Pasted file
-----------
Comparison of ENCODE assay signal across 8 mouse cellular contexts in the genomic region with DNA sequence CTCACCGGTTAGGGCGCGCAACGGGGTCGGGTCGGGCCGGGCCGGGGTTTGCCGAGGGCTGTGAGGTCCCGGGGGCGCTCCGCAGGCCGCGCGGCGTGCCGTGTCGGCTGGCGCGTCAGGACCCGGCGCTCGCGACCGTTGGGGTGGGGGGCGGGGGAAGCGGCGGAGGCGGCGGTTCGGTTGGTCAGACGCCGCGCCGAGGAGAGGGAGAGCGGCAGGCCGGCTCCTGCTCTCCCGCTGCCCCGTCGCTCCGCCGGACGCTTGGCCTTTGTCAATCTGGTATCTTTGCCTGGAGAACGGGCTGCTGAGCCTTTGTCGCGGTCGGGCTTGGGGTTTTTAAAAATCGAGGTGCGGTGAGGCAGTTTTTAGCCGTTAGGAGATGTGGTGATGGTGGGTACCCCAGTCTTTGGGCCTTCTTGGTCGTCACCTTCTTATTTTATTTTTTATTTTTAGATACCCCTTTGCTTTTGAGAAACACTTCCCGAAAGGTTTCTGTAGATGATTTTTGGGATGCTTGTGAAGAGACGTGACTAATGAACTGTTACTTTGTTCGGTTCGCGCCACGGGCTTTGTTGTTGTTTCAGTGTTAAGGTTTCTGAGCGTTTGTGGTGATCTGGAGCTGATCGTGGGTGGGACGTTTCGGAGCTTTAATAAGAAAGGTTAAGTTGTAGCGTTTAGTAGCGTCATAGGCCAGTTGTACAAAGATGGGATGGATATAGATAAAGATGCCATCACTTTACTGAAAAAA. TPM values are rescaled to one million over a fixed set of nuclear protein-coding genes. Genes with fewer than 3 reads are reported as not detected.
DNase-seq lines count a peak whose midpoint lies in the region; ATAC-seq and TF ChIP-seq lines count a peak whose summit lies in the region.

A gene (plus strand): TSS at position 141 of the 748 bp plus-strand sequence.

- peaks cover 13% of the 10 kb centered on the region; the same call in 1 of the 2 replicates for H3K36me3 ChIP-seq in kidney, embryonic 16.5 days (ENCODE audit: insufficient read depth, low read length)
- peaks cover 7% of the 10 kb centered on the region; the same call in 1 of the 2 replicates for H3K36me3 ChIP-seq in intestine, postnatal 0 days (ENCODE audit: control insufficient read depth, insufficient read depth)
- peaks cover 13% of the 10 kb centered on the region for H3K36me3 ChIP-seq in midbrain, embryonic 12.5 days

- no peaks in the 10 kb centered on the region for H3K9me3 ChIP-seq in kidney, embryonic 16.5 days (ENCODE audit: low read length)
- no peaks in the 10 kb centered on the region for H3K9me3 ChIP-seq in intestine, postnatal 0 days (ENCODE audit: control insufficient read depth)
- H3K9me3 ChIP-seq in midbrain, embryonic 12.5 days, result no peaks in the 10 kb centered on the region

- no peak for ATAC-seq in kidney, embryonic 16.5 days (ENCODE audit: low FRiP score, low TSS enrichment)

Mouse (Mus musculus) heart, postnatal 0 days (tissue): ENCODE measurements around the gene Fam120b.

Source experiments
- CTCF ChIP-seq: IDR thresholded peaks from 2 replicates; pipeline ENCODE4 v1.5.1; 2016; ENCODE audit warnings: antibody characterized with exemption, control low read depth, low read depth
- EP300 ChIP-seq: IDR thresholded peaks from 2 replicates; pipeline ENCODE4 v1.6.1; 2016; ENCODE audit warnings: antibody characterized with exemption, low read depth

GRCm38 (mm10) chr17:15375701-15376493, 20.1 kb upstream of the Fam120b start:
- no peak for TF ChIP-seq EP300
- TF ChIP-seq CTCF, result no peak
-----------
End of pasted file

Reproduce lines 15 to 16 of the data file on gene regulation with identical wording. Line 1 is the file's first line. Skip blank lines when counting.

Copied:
GRCm38 (mm10) chr17:15375701-15376493, 20.1 kb upstream of the Fam120b start:
- no peak for TF ChIP-seq EP300